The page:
JM-I agree that "The Third Man" would reward multiple viewings. Orson Welles is awesome.I was ok with "That Obscure Object of Desire"; as I think I said on the podcast, I wasn't totally sure if I bought into the double casting of the female lead, but the idea was intriguing. I felt better about the movie after reading about it a little after viewing, but not sure if I want to venture re-watching it. I found the rather arbitrary (as far as I could tell) switching of the woman jarring, and it took me out of the story a little too much. I'm reading Faulkner right now for class, and even he has indicators for when he shifts in his stream of consciousness; I didn't notice a trigger for the shifts here.Thanks for the recommendations on the other two; I'll keep an eye out for them.
I think Warrior Poets should be the name of the two guys with acoustic guitars playing at Doug's Beanz.
It's almost writing itself. And I think someone just snagged himself an executive producer credit.
Mike is an executive producer? That's awesome. Warrior Poets sounds like the lie we would make up to meet girlz, as in "What do you do for a living?" and we'd say "We were adopted and raised in Scotland, where we learned to warrior poet." This show is going to be awesome.
GASP! You bah-stahrds!What an evil English F'ing you just put on one of my ten 5 Favourite Movies! I am going to warrior-poet the shit out of both of you and then make sweet foresty love to your wives, you little podcast faeries!Firstly, I would like to defend the notion of the Warrior Poet, and it goes a little something like this:Roses are red,Violets are blue,I'm a Warrior Poet,I'll bash your fucking skull in with my nunchuks.Secondly...ah, forget it. I'm sure most people would agree that, as with many things, with movies sometimes love is blind. I never thought of the historical inaccuracies or the lack of character arc or the ambiguous motives or the homophobia or any of the other completely valid points you both raised, but I see them now and I pretty much agree with everything you said. And in spite of that my love for the movie remains intact - I'm interested to watch it again (it's been a couple years) with these flaws in mind, but I'm sure it will remain dear to this old Warrior Poet's heart - I just love the shit out of it for all the great reasons you did acknowledge and some others that are probably impossible for me to qualify. Oh, and to answer Mark's question:Roses are red,Violets are blue,I'd rather nail the French Princess,I mean, are you serious? That's fuckin Sophie Marceau, man!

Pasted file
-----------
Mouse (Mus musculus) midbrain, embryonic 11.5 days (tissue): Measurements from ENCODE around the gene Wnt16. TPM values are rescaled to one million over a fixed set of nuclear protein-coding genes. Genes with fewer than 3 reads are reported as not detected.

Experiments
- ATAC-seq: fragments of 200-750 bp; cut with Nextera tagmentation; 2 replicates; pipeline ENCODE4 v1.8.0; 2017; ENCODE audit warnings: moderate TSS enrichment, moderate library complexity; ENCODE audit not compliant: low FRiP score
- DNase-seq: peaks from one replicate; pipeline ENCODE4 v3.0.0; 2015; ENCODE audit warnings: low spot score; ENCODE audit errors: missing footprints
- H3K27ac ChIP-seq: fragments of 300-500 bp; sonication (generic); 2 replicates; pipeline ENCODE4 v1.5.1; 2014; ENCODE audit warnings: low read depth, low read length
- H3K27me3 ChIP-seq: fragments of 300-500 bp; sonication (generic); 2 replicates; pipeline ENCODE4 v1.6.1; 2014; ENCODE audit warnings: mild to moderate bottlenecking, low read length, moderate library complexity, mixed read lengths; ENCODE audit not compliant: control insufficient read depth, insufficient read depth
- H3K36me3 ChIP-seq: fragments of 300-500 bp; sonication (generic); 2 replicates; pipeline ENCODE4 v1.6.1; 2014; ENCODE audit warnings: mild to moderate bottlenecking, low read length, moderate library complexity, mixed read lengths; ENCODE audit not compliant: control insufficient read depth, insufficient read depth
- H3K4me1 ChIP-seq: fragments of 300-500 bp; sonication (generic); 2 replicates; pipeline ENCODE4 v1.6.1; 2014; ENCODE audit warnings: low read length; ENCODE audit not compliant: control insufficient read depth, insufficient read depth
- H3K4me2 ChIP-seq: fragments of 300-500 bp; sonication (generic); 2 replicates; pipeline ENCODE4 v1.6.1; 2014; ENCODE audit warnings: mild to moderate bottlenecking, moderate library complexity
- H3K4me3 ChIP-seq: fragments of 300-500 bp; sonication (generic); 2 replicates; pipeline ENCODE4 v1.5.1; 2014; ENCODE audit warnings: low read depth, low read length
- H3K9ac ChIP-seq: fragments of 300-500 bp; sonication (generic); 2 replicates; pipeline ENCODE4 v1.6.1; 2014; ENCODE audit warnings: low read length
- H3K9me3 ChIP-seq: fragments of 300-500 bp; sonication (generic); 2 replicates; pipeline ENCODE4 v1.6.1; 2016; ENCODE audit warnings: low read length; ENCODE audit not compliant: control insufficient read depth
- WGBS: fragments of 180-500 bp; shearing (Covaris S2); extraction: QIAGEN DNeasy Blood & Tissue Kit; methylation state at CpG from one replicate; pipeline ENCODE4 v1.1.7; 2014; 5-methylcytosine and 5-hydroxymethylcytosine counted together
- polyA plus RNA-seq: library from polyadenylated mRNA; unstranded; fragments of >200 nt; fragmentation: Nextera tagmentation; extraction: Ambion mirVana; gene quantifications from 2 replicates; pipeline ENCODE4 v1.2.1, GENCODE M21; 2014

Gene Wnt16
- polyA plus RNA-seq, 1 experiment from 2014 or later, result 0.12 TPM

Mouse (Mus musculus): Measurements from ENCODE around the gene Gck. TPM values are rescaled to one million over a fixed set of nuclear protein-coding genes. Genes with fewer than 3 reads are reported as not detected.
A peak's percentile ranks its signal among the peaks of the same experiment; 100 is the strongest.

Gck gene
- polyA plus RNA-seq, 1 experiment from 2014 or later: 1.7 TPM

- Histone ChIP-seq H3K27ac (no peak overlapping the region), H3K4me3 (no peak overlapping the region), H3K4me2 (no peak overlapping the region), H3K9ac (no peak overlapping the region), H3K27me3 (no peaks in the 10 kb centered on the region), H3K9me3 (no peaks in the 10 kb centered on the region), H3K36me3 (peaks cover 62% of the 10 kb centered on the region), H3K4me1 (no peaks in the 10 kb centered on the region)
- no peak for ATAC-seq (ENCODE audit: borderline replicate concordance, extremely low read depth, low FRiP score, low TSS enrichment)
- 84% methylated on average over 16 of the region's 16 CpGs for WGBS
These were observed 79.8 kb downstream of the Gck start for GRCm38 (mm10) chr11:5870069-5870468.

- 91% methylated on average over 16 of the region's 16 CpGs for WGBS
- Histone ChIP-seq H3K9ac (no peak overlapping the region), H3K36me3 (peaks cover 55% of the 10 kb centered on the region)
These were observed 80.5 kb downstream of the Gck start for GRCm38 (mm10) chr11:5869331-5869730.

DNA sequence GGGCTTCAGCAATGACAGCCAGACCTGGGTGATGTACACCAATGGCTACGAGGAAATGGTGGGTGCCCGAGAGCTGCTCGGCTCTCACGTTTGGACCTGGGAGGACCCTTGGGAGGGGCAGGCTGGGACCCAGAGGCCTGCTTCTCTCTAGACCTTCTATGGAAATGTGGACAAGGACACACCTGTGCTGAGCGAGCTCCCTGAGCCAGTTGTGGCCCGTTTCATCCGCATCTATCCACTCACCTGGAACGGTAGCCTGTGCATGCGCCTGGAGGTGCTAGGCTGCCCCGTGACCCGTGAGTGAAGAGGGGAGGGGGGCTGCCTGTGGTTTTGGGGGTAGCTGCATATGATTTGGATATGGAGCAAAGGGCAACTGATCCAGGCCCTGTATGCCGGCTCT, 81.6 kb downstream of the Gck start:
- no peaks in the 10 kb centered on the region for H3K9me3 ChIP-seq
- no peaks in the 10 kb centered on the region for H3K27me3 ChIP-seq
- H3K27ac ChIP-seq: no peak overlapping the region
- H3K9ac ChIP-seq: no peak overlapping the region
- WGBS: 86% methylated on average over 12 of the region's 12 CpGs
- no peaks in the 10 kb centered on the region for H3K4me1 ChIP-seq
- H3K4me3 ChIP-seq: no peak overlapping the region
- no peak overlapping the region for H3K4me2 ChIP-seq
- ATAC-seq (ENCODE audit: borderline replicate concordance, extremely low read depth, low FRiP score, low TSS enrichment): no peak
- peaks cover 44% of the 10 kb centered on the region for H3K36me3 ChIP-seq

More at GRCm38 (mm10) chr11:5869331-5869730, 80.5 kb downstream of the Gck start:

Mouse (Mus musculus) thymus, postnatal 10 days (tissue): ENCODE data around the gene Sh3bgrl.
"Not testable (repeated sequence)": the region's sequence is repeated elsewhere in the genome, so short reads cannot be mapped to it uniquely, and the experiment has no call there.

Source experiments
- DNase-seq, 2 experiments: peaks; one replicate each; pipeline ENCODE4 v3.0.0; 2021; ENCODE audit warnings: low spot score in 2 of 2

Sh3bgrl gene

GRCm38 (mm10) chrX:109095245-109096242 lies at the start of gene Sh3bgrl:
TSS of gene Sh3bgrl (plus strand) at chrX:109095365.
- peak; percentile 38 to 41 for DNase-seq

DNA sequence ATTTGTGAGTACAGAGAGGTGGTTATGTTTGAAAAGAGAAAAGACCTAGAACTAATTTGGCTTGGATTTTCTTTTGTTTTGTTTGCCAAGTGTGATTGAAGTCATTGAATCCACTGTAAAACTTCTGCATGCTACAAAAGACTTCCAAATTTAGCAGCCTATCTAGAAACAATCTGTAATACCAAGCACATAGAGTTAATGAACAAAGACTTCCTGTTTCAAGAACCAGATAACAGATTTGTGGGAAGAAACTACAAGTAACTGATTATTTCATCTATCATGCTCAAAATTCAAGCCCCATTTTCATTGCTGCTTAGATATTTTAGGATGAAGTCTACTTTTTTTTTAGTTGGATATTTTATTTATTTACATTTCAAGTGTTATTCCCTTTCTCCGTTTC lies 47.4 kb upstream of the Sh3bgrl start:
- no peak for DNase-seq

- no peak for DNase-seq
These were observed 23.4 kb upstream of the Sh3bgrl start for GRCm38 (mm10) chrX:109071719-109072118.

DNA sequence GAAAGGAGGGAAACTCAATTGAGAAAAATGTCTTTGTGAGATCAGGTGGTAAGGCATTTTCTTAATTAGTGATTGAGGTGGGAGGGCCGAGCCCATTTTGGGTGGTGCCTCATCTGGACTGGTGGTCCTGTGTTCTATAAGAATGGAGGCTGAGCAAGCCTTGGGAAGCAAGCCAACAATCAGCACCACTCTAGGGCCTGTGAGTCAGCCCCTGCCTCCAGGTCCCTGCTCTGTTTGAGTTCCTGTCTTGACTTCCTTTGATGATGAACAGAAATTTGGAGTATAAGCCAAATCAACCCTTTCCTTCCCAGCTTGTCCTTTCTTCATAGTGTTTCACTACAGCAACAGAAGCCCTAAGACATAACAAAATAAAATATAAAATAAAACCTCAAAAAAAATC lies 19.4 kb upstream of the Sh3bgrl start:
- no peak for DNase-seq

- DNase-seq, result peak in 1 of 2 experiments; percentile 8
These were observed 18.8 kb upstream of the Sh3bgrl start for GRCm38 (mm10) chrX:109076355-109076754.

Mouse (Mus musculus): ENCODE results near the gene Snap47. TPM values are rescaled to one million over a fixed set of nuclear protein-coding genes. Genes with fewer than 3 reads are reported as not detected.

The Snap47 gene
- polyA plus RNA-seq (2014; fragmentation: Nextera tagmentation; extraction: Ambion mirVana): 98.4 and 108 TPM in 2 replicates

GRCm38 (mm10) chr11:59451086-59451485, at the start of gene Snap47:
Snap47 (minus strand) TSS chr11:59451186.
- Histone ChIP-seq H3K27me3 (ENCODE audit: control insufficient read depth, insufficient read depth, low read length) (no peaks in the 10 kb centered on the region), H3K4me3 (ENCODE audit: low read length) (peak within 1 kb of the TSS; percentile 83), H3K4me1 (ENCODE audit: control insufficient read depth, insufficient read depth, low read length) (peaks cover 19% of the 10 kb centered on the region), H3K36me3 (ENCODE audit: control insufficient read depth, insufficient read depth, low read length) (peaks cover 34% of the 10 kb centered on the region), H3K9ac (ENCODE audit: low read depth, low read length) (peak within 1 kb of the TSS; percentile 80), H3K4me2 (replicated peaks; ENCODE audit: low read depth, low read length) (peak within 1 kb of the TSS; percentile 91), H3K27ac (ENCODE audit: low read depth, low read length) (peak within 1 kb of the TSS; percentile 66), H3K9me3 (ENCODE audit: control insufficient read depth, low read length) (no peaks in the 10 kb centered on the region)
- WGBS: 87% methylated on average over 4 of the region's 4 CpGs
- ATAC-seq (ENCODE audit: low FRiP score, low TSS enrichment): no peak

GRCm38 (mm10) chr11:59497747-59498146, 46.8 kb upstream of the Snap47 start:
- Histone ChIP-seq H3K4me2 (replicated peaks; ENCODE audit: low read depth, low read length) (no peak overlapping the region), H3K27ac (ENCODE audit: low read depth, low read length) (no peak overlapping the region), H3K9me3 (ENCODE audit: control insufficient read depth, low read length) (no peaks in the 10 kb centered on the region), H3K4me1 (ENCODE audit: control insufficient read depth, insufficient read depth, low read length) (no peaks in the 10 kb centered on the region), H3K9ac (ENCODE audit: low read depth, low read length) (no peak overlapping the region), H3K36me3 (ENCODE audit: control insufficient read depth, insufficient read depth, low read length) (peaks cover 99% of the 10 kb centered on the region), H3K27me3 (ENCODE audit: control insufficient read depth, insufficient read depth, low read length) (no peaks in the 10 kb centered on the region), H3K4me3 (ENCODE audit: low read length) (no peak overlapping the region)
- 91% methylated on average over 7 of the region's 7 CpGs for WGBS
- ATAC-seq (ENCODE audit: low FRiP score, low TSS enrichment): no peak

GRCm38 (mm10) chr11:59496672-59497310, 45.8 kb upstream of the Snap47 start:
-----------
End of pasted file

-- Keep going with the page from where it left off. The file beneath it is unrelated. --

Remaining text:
Dear Sol,Keep on loving it, dude. Warrior poets need their inspiration from somewhere. The best part of the "Ginger v. Mary Ann" is that you don't lose either way. Interestingly enough (putting on my DOUCHEBAG hat), out of the handful of movies I've seen of Catherine McCormack or Sophie Marceau, I think they are both at their most stunning in Braveheart.Random note: favorite other Sophie Marceau movie = Anthony Zimmer (on Netflix instant)
Thanks Mark and you're absolutely right - Sophie just fits "my type" a bit better than Catherine, but I certainly wouldn't kick her out of my kilt either.Damn you Netflix Canada - e-hanging out with you Yanks is making me painfully aware of just how much selection we are missing out on up here - no Anthony Zimmer for me.One of my favourite Sophie Marceau movies is a 15-second short entitled "Sophie Marceau's Boob Falls out of Dress at Red Carpet Event" - she nails the "OMG my boob just fell out of my dress" look perfectly - what an actress!
why did you feel the need to apologize to fans of the movie if you accidentally insult their favorite picture? why are you afraid to insult the picture at all? Patrick danced around a lot of easy targets reviewing this film....isn't the TITLE of the blog F this movie? taking a movie to task, good bad or indifferent is the goal. I find the movie outrageously over the top and offensive on every level and i paid to see it a theater. you should have no problems saying what you actually think, instead of preediting your reactions. Just my 2 cents. i dial in to hear you go for it. don't start wimping out.